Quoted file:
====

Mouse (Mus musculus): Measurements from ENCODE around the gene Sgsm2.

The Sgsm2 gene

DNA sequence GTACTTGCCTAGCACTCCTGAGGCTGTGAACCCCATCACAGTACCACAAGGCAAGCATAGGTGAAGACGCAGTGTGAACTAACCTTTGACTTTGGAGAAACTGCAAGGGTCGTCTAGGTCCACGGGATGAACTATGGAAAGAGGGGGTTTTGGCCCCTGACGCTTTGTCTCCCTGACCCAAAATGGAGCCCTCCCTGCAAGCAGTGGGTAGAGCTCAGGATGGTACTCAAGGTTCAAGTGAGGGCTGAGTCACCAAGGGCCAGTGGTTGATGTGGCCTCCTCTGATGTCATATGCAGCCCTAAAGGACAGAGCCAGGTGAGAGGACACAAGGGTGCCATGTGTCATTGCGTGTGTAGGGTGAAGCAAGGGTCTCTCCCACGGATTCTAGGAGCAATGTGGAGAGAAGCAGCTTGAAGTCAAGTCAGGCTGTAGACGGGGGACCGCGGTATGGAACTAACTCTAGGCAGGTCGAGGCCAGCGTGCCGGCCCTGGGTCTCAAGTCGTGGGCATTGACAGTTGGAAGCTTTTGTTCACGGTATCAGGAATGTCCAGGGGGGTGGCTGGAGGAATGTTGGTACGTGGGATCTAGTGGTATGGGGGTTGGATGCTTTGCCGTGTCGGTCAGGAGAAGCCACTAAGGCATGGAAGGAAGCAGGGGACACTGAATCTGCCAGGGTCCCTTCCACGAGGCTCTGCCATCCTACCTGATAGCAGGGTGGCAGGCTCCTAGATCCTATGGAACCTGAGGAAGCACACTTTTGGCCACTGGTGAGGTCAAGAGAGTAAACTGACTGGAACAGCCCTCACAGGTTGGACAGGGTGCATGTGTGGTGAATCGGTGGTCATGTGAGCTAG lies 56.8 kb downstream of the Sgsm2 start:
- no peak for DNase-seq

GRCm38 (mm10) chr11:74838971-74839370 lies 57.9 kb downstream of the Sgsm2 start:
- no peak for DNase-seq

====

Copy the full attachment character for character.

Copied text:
Mouse (Mus musculus): Measurements from ENCODE around the gene Sgsm2.

The Sgsm2 gene

DNA sequence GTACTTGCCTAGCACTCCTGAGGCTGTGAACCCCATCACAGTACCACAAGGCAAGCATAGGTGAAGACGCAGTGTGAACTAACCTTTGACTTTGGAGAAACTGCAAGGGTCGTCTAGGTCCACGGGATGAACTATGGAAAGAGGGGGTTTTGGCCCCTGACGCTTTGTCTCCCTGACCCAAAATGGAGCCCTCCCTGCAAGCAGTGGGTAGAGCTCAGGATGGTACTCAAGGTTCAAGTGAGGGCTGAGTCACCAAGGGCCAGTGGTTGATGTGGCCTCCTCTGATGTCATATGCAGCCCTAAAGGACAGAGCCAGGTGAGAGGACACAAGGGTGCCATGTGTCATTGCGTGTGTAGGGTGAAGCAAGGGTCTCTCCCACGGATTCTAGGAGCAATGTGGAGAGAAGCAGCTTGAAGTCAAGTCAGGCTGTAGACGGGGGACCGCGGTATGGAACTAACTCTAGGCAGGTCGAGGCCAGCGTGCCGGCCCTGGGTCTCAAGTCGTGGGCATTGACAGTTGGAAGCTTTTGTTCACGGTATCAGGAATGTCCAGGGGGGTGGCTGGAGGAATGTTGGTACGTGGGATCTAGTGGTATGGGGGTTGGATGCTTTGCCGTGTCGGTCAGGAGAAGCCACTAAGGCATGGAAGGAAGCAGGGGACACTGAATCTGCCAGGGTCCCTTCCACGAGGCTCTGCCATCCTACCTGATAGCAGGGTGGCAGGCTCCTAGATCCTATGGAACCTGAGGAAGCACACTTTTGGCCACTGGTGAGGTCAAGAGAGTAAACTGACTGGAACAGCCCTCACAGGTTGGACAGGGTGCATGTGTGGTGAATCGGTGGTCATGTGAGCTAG lies 56.8 kb downstream of the Sgsm2 start:
- no peak for DNase-seq

GRCm38 (mm10) chr11:74838971-74839370 lies 57.9 kb downstream of the Sgsm2 start:
- no peak for DNase-seq